“Americanish” from director Iman Zawahry snagged the $20,000 Narrative Feature Grand Prize and “All These Sons” from Academy Award® nominee Bing Liu (“Minding the Gap” 2018) and Joshua Altman was awarded the $20,000 Documentary Feature Grand Prize at the 30th Heartland International Film Festival.
“Stay Prayed Up” from directors D.L. Anderson and Matt Durning received the $5,000 Jimmy Stewart Legacy Award awarded to a one film in the HIFF lineup that best demonstrates the triumph of the human spirit through determination and the defiance of odds, humble vulnerability, and courage in the face of adversity.
The 30th Heartland International Film Festival is showcasing 143 films including 11 World Premieres, 8 U.S. Premieres, and 14 Event Titles. Screenings will continue through Sunday, October 17, at Living Room Theaters, Kan-Kan Cinema & Brasserie, and Newfields. The majority of award-winning films still have in-person and virtual screening opportunities over the weekend.
“I would like to express my complete gratitude to all the filmmakers who have created the incredible lineup of films in our 30th Anniversary of the Heartland International Film Festival,” said Heartland Film President Michael Ault. “Congratulations to all the winning films; I wish we could give awards to every filmmaker as I know it takes endless hours and hard work to create the amazing films screened at our festival. Thank you to all the filmmakers for sharing your stories and inspiring our community.”
2021 HEARTLAND INTERNATIONAL FILM FESTIVAL AWARD WINNERS
Narrative Feature Grand Prize ($20,000 Grand Prize)
“Americanish,” Directed by Iman Zawahry (United States)
In Jackson Heights, Queens, career-driven sisters Maryam and Sam and their newly-immigrated cousin Ameera must navigate the consistent and sometimes conflicting demands of romance, culture, work, and family.
Documentary Feature Grand Prize ($20,000 Grand Prize)
“All These Sons,” Directed by Joshua Altman and Bing Liu (United States)
On Chicago’s South and West sides, gun violence is destroying countless lives. Two men dedicate their lives educating, empowering, and healing young Black men at high risk for being victims or perpetrators of shootings.
FIPRESCI Best US Directorial Debut for USA Narrative Feature
“Mass,” Directed by Fran Kranz, Bleecker Street (United States)
Years after an unspeakable tragedy tore their lives apart, two sets of parents (Jason Isaacs and Martha Plimpton, Reed Birney and Ann Dowd) agree to talk privately in an attempt to move forward.
Indiana Spotlight Award ($2,000 Cash Prize)
“The Addict’s Wake,” Directed by Michael Husain (United States) World Premiere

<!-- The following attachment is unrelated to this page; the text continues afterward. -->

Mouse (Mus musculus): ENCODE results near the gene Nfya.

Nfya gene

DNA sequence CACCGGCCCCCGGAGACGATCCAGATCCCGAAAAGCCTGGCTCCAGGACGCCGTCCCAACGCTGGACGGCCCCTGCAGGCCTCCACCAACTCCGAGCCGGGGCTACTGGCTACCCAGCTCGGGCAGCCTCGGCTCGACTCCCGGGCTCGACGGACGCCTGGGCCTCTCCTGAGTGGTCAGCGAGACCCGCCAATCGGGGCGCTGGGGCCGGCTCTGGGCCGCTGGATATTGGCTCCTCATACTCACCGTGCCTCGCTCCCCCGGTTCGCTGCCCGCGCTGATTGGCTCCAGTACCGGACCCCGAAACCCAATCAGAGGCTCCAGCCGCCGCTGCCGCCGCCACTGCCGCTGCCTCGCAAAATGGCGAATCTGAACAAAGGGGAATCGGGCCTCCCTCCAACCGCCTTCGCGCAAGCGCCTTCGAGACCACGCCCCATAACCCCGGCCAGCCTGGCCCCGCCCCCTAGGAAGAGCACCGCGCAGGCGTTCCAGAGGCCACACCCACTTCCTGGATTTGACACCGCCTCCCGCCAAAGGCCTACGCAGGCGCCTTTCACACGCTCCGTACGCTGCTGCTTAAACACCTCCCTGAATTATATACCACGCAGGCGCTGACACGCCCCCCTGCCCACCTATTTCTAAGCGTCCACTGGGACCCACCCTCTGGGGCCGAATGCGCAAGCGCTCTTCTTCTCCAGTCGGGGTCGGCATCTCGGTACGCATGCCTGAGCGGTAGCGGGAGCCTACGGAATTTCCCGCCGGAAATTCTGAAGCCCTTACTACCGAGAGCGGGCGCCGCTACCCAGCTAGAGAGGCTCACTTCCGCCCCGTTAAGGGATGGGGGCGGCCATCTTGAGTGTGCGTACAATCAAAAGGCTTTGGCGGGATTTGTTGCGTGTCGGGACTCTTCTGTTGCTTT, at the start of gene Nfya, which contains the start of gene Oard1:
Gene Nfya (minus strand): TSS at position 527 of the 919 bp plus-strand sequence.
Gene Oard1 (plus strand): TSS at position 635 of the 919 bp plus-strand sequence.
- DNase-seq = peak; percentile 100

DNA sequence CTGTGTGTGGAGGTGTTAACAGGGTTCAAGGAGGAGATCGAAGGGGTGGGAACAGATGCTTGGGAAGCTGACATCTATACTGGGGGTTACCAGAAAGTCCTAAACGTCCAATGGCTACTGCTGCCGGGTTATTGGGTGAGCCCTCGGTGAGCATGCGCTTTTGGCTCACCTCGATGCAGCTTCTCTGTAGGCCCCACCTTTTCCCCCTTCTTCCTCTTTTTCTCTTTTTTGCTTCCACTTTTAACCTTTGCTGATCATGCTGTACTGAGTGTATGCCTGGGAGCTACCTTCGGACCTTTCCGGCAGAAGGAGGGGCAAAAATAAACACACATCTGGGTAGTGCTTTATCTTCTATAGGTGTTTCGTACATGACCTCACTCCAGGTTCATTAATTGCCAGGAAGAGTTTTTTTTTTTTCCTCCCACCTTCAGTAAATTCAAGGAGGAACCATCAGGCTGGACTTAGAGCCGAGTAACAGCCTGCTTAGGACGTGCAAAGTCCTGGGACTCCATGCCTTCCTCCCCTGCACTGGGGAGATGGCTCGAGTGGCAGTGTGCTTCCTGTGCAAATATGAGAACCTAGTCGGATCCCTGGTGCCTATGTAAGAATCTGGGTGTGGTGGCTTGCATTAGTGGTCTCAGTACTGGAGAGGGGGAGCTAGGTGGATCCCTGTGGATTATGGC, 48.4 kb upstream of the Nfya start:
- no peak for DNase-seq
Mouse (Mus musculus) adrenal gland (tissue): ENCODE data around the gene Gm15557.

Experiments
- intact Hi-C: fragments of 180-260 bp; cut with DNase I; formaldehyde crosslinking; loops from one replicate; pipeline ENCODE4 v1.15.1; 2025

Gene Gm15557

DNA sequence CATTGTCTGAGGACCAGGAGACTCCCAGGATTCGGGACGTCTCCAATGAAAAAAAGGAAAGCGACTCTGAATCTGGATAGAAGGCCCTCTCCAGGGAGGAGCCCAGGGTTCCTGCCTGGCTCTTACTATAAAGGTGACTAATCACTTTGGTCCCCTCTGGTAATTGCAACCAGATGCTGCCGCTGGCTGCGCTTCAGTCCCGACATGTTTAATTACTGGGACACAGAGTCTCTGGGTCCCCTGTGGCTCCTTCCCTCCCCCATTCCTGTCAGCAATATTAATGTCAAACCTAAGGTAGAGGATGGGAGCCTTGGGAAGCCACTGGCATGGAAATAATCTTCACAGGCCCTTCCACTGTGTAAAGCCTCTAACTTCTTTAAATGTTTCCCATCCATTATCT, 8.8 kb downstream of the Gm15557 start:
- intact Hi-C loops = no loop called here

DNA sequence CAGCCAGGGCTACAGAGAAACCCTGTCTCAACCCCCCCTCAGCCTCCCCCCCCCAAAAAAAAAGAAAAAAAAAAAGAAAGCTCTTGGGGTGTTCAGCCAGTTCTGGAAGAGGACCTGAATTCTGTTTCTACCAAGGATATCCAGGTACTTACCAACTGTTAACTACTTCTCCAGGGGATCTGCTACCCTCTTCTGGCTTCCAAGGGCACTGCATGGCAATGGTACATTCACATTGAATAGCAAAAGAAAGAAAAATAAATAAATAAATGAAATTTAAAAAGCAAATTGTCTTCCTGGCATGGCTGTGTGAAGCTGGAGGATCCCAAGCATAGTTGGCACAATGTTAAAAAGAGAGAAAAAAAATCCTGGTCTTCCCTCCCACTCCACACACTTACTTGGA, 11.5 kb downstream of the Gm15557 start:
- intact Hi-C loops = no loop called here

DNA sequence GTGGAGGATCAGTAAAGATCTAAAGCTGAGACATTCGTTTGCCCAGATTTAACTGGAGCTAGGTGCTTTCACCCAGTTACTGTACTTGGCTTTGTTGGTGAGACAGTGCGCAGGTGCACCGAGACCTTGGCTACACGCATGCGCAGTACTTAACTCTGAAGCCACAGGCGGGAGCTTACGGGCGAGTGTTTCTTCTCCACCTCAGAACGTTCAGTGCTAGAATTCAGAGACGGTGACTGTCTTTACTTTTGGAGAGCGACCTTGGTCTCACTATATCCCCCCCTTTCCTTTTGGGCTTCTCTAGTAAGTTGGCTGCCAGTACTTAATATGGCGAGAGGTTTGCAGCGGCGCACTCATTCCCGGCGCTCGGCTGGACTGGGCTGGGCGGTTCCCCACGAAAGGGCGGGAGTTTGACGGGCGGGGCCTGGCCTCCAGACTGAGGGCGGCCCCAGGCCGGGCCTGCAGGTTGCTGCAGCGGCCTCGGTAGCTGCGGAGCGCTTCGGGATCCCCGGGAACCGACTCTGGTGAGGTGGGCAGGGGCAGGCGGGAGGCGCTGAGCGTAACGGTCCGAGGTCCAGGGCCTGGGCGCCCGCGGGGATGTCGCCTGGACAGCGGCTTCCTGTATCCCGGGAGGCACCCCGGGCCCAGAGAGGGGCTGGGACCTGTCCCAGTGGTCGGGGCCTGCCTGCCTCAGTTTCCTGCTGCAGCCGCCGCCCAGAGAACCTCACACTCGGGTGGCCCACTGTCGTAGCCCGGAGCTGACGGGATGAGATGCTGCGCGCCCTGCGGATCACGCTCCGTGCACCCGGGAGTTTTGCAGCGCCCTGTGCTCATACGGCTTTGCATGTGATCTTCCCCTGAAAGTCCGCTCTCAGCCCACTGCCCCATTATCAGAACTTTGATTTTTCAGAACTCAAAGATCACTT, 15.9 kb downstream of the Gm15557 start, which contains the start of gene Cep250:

After a crippling series of overdose deaths, rural Brown County, Indiana decides to “Do Something” differently to fight addiction. The film is a powerful story of hope and recovery for individuals in use, their families, and the community as a whole.
Heartland Horror Award ($2,000 Cash Prize)
“What Josiah Saw,” Directed by Vincent Grashaw (United States)
A family with buried secrets reunite at a farmhouse after two decades to pay for their past sins. Starring Robert Patrick, Nick Stahl, Scott Haze, Kelli Garner, and Tony Hale.
“Women is Losers,” Directed by Lissette Feliciano (United States)
In 1960s San Francisco, Catholic school girl Celina Guerrera survives a difficult home life by following the rules, until an indiscretion creates a series of devastating consequences. As Celina faces the compounded obstacles of being young and alone, she sets out to rise above the oppression of poverty and invest in a future that sets new precedents for the time. ;
“Procession,” Directed by Robert Greene, Netflix (United States)
A group of survivors of sexual abuse by Catholic priests battles for justice and collaborates to create fictional scenes depicting rituals of power in the church.
Jimmy Stewart Legacy Award ($5,000 Cash Prize)
“Stay Prayed Up,” Directed by D.L. Anderson, Matt Durning (United States)
Making music and making a life are one in the same in this inspiring documentary about a legendary North Carolina gospel group and their 82-year-old matron whose powerful testimony is matched only by her mighty voice.
Humor and Humanity Award ($2,000 Cash Prize)
“See You Next Christmas,” Directed by Christine Weatherup (United States)
When chronically single Natalie and Logan continue to run into each other at their friends’ annual holiday party year after year, they begin to wonder if maybe they’re meant to be together…
Best Narrative Premiere Award ($2,000 Cash Prize)
“The Falconer,” Directed by Adam Sjoberg, Seanne Winslow (United States) World Premiere
Inspired by true events, “The Falconer” is about two best friends, one Middle Eastern and one Western, who conspire to steal animals from the zoo and sell them on the black market to pay for the Omani boy’s sister’s divorce from an abusive marriage.
Best Documentary Premiere Award ($2,000 Cash Prize)
“One Pint at a Time,” Directed by Aaron Hosé (United States) World Premiere
Eager to shift the historical perception of who makes and drinks beer, Black brewers and beer brand owners across the United States are reclaiming their place with the nation’s multi-billion-dollar craft beer industry, where they currently share less than 1% of annual revenues.